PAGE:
Fujifilm XP140..+..3.5/54/5 Feb 2019 229 i
16.
 
Fujifilm X-H1..+86/1004.5/54.5/5 Feb 2018 1,899 i
17.
 
Fujifilm GFX 50R5/5..84/1004.5/54.5/5 Sep 2018 4,499 i
Notes: (+ +) highly recommended; (+) recommended; (o) reviewed; (..) not available.

The above review scores should be interpreted with care, though. The ratings were established in reference to similarly priced cameras that were available in the market at the time of the review. Hence, a score should always be seen in the context of the camera's market launch date and its price, and rating-comparisons among cameras that span long time periods or concern very differently equipped models make little sense. Also, kindly note that some of the listed sites have over time developped their review approaches and their reporting style.

Canon T8i:
Check Amazon price
Fujifilm GFX 100:
Check Amazon price

Other camera comparisons

Did this review help to inform your camera decision process? In case you would like to check on the differences and similarities of other camera models, just use the search menu below. Alternatively, you can follow any of the listed hyperlinks for comparisons that others found interesting.

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    Specifications: Canon T8i vs Fujifilm GFX 100

    Below is a side-by-side comparison of the specs of the two cameras to facilitate a quick review of their differences and common features.

    Camera Specifications
    Camera Model Canon T8i Fujifilm GFX 100
    Camera Type Digital single lens reflex Mirrorless system camera
    Camera Lens Canon EF mount lenses Fujifilm G mount lenses
    Launch Date February 2020 May 2019
    Launch Price USD 749 USD 9,999
    Sensor Specs Canon T8i Fujifilm GFX 100
    Sensor Technology CMOS BSI-CMOS
    Sensor Format APS-C Sensor Medium Format Sensor
    Sensor Size 22.3 x 14.9 mm 43.8 x 32.9 mm
    Sensor Area 332.27 mm2 1441.02 mm2
    Sensor Diagonal 26.8 mm 54.8 mm
    Crop Factor 1.6x 0.79x
    Sensor Resolution 24 Megapixels 101.8 Megapixels
    Image Resolution 6000 x 4000 pixels 11648 x 8736 pixels
    Pixel Pitch 3.72 μm 3.76 μm
    Pixel Density 7.22 MP/cm2 7.06 MP/cm2
    Moiré control Anti-Alias filter no AA filter
    Movie Capability 4K/24p Video 4K/30p Video
    ISO Setting 100 - 25,600 ISO 100 - 12,800 ISO
    ISO Boost 100 - 51,200 ISO 50 - 102,400 ISO
    Image Processor DIGIC 8 X-Processor 4
    Screen Specs Canon T8i Fujifilm GFX 100
    Viewfinder Type Optical viewfinder Viewfinder optional
    Viewfinder Field of View 95%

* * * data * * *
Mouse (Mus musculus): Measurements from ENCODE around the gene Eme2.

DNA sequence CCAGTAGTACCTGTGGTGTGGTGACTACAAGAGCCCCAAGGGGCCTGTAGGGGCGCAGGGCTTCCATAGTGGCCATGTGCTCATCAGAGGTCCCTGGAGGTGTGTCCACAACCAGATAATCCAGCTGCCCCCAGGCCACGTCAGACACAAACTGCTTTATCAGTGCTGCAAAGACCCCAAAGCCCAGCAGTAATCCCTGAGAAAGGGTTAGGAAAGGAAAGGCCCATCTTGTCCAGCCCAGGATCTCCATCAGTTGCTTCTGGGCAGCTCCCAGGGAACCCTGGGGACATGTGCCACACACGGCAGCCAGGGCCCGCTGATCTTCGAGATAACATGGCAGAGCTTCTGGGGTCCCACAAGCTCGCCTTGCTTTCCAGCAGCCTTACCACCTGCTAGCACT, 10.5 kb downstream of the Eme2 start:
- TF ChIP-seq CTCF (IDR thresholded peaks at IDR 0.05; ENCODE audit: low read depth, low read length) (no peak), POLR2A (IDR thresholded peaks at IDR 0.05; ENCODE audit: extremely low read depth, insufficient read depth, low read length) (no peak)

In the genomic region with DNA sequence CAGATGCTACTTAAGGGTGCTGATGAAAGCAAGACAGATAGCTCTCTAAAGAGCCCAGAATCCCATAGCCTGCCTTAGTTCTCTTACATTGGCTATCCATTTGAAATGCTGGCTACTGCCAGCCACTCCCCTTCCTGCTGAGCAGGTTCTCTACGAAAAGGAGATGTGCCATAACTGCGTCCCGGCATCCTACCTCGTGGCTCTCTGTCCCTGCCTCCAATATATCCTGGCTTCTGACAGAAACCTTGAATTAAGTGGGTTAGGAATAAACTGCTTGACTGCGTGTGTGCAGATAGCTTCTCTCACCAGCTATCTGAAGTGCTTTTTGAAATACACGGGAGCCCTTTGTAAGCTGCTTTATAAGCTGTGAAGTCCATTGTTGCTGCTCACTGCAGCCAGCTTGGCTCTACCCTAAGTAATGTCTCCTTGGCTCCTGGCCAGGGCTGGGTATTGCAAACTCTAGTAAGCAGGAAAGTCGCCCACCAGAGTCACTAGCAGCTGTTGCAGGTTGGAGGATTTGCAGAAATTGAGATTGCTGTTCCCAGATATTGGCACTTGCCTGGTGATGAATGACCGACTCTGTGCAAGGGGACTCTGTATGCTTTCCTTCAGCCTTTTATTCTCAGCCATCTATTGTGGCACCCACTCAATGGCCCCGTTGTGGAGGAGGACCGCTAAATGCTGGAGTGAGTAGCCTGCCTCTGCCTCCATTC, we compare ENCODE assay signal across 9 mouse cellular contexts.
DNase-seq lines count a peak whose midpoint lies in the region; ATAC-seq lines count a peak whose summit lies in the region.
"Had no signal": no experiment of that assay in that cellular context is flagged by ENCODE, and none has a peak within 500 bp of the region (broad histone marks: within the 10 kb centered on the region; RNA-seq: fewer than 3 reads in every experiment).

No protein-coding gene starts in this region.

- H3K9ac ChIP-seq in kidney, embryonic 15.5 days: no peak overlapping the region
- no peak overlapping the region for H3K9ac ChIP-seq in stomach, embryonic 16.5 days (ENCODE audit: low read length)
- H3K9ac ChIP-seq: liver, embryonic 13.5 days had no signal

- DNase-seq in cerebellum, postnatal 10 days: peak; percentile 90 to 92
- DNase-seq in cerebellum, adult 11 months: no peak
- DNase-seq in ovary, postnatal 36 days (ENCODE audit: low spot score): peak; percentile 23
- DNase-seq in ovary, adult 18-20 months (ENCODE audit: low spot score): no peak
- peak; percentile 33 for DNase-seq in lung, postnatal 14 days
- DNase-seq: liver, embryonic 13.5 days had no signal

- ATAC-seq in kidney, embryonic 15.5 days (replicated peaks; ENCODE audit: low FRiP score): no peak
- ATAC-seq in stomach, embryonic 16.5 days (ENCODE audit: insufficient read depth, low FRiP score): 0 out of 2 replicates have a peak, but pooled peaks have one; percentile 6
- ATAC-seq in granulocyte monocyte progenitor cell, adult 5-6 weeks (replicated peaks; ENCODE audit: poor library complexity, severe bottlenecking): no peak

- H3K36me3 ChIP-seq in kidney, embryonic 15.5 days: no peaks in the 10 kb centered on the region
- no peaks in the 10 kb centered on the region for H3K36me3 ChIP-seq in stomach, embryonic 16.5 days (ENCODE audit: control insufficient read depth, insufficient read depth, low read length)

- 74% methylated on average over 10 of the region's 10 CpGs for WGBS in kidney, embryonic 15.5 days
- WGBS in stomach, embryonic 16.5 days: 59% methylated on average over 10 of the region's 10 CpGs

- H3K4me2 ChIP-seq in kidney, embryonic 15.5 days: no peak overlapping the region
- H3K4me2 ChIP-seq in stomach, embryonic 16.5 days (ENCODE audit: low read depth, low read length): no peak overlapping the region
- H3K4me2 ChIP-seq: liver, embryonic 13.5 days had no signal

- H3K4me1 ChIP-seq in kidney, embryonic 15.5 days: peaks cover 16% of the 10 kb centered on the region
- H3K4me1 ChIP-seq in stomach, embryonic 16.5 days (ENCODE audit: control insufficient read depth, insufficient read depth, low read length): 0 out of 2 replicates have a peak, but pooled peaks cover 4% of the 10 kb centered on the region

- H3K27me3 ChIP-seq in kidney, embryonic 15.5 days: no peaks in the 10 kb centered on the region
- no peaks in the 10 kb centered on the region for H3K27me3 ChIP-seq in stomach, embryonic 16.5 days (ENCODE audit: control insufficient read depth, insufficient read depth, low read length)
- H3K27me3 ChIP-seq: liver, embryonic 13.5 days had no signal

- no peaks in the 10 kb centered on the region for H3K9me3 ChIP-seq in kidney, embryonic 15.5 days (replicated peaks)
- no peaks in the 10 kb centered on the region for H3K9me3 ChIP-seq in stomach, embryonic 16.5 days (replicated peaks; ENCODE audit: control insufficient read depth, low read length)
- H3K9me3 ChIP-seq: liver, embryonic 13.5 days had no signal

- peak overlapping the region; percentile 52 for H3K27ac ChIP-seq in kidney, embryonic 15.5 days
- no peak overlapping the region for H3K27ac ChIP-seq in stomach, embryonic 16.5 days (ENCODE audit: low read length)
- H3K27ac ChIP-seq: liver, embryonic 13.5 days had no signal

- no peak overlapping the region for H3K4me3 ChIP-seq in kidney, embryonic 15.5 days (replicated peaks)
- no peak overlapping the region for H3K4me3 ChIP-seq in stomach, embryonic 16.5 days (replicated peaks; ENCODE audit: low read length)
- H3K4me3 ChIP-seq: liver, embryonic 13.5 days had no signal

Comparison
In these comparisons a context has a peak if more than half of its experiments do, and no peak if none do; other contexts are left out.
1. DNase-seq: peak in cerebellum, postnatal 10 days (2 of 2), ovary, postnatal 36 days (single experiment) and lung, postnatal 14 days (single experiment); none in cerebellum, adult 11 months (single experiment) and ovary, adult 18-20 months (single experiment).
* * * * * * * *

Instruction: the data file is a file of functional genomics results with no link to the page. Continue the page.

Viewfinder Magnification 0.51x
    Top-Level Screen no Top Display Control Panel
    LCD Framing Live View Live View
    Rear LCD Size 3.0inch 3.2inch
    LCD Resolution 1040k dots 2360k dots
    LCD Attachment Swivel screen Tilting screen
    Touch Input Touchscreen Touchscreen
    Shooting Specs Canon T8i Fujifilm GFX 100
    Focus System Phase-detect AF On-Sensor Phase-detect
    Manual Focusing AidFocus PeakingFocus Peaking
    Max Shutter Speed (mechanical) 1/4000s 1/4000s
    Continuous Shooting 7.5 shutter flaps/s 5 shutter flaps/s
    Electronic Shutterno E-Shutterup to 1/16000s
    Time-Lapse PhotographyIntervalometer built-inIntervalometer built-in
    Image StabilizationLens stabilization onlyIn-body stabilization
    Fill Flash Build-in Flash no On-Board Flash
    Storage Medium SDXC cards SDXC cards
    Second Storage Option Single card slot Dual card slots
    UHS card support UHS-I Dual UHS-II
    Connectivity Specs Canon T8i Fujifilm GFX 100
    External Flash Hotshoe Hotshoe
    Studio Flash no PC Sync PC Sync socket
    USB Connector USB 2.0 USB 3.1
    HDMI Port mini HDMI micro HDMI
    Microphone Port External MIC port External MIC port
    Headphone Socket no Headphone port Headphone port
    Wifi Support Wifi built-in Wifi built-in
    Bluetooth Support Bluetooth built-in Bluetooth built-in
    Body Specs Canon T8i Fujifilm GFX 100
    Environmental Sealingnot weather sealedWeathersealed body
    Battery Type LP-E17 NP-T125
    Battery Life (CIPA)800 shots per charge800 shots per charge
    In-Camera Charging no USB charging USB charging
    Body Dimensions 131 x 103 x 76 mm
    (5.2 x 4.1 x 3.0 in)
    156 x 144 x 75 mm
    (6.1 x 5.7 x 3.0 in)
    Camera Weight 515 g (18.2 oz) 1320 g (46.6 oz)